Do you need to use a flag to open a file?

This is a discussion on Do you need to use a flag to open a file? within the C Programming forums, part of the General Programming Boards category; Can anyone help with the understanding of a couple questions? Just learning C and so we haven't got to pointers. ...

  1. #1
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    Do you need to use a flag to open a file?

    Can anyone help with the understanding of a couple questions?
    Just learning C and so we haven't got to pointers.

    int flag = 1; //file closed
    if((file = fopen("somefile.dat", "r"))=NULL)
    printf("somefile will not open.");
    exit(1);
    else flag = 2; //file opened

    1) If this is opened, it returns a pointer, but I don't really understand what that does?
    2) Our book or prof doesn't really talk about the flag except to say to do it like this. I have seen it done a lot without the else condition. Can anyone help explain about the flag and else condition and if it is needed.

    Sorry about no code tags, I tried to use them. Thanks

  2. #2
    Registered User The Dog's Avatar
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    int flag = 1;

    if( (ptr = fpoen("file.dat", "r")) == NULL)
    {
    printf("Error opening file");
    exit(1);
    }
    else
    flag = 2;

    fopen() returns a pointer to the newly opened stream, 'ptr'.
    A flag is just a variable to hold the state of the stream.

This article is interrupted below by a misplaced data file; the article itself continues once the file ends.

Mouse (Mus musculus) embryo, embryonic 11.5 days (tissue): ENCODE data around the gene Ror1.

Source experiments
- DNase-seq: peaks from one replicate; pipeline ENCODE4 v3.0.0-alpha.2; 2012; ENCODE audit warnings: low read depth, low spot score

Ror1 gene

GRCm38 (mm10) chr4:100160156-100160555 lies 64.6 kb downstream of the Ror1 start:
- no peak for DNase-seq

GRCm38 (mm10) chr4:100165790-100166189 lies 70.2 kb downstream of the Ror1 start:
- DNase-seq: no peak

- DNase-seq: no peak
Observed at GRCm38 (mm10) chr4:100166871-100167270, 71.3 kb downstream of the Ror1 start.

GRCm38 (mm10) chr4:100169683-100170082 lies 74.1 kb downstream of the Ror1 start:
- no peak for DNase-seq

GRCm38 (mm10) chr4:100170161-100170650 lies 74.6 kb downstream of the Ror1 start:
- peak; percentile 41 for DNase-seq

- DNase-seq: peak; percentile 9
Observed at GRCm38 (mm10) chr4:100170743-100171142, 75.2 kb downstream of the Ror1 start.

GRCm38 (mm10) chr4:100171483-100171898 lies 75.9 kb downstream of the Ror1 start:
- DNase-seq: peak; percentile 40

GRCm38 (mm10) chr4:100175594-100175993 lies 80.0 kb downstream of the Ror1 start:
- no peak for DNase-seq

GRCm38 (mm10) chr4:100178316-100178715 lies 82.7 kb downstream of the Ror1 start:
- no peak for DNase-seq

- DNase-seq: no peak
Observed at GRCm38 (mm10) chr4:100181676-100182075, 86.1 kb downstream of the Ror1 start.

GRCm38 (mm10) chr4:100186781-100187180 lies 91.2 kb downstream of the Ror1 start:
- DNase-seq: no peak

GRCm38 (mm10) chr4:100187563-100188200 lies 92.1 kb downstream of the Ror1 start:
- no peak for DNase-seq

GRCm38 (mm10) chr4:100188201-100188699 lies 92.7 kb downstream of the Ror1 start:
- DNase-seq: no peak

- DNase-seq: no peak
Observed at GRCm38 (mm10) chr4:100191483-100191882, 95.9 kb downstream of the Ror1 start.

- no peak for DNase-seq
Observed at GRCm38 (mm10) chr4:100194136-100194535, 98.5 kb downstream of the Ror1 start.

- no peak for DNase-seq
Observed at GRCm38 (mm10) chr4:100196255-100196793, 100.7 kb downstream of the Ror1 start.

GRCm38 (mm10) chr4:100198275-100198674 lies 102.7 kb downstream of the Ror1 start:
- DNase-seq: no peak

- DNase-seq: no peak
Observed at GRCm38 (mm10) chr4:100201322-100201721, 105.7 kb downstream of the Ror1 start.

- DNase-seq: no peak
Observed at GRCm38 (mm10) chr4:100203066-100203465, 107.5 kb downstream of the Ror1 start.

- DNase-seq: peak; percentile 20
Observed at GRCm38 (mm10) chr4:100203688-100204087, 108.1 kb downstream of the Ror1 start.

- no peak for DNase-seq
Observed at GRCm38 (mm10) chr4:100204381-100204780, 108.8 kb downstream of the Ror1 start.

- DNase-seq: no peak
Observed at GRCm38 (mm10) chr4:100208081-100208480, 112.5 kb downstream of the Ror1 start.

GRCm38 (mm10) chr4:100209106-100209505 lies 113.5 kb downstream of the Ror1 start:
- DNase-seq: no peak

The flag would indicate whether it is open or closed, that's all.

  3. #3
    Registered User Zeeshan's Avatar
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    Ans1. The pointer points to the memory location which has the handle for the file just opened. It is through the pointer that you would further REFER to the file for information retrieval or information saving or other functions that you wish to perform on the file that you've just fopen-ed...

    Ans2. In the code that you've given, there is no need for a flag. It is because, if the file couldn't be opened the program would just exit. It would only proceed in the case, when the file was successfully opened.

    If you omit the "exit" however. The flag would be used to check the state of the file, whether it had been opened or not....

  4. #4
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    Thanks so much for all your help.

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